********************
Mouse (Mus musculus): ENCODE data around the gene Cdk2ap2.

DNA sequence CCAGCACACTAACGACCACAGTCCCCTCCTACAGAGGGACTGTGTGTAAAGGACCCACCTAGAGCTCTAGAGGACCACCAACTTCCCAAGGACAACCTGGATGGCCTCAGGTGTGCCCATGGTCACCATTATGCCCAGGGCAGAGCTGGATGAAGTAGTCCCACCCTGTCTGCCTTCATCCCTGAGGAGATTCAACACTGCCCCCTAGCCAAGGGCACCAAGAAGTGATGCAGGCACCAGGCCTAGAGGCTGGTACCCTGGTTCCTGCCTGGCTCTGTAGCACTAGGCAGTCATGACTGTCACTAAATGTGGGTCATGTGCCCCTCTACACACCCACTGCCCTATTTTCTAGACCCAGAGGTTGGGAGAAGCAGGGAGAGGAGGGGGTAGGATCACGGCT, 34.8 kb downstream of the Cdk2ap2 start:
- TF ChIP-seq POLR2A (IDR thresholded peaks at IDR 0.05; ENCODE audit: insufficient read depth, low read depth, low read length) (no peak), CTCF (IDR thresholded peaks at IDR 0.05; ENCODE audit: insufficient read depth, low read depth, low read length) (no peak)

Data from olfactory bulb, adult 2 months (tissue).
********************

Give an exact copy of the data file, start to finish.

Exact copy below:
Mouse (Mus musculus): ENCODE data around the gene Cdk2ap2.

DNA sequence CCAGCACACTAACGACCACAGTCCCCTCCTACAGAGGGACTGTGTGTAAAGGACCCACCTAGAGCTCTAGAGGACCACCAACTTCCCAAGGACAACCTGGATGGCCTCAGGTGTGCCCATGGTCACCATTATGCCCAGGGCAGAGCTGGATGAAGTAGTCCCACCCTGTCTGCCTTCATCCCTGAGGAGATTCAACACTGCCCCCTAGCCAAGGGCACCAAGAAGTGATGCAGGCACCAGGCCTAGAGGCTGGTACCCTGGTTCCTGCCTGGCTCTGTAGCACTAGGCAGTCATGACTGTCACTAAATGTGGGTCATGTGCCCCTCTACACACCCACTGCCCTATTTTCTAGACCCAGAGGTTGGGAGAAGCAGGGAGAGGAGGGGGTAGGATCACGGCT, 34.8 kb downstream of the Cdk2ap2 start:
- TF ChIP-seq POLR2A (IDR thresholded peaks at IDR 0.05; ENCODE audit: insufficient read depth, low read depth, low read length) (no peak), CTCF (IDR thresholded peaks at IDR 0.05; ENCODE audit: insufficient read depth, low read depth, low read length) (no peak)

Data from olfactory bulb, adult 2 months (tissue).